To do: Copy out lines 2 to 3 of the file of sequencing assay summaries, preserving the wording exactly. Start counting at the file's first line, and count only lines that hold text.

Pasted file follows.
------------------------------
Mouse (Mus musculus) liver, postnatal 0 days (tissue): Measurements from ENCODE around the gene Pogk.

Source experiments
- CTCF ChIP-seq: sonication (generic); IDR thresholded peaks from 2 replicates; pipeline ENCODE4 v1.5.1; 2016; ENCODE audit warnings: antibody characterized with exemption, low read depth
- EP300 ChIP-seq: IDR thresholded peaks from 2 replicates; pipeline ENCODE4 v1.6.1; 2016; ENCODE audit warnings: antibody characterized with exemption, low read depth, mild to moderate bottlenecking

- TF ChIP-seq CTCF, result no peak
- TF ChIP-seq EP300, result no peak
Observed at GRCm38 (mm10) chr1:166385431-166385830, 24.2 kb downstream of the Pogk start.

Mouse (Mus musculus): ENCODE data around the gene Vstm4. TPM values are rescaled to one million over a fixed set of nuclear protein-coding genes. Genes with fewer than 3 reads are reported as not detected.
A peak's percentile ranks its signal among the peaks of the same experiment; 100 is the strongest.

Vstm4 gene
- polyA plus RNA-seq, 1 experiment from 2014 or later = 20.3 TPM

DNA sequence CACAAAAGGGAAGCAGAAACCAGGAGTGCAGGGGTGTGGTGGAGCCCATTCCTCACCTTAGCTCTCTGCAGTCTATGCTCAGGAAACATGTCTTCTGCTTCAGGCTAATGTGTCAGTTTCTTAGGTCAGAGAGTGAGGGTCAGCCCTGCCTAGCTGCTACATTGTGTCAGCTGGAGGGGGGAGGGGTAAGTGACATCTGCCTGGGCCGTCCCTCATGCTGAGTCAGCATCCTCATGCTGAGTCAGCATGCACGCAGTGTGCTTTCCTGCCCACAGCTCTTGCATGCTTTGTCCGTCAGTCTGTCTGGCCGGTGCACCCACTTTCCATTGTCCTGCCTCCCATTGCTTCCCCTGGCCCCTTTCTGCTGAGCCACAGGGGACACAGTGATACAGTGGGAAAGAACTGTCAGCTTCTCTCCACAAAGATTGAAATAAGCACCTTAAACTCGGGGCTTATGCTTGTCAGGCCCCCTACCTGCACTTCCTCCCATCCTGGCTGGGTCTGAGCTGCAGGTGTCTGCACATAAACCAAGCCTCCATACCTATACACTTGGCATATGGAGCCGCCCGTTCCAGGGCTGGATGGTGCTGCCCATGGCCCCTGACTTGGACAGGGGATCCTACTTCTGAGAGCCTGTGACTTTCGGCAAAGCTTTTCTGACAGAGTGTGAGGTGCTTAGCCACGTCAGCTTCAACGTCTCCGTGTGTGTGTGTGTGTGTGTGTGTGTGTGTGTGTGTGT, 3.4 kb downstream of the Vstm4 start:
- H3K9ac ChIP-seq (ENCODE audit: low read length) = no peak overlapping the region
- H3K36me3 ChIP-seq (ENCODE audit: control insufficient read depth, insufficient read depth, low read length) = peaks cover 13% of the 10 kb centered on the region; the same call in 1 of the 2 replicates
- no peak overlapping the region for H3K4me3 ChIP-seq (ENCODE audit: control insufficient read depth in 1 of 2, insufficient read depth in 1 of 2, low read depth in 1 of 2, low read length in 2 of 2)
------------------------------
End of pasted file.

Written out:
Source experiments
- CTCF ChIP-seq: sonication (generic); IDR thresholded peaks from 2 replicates; pipeline ENCODE4 v1.5.1; 2016; ENCODE audit warnings: antibody characterized with exemption, low read depth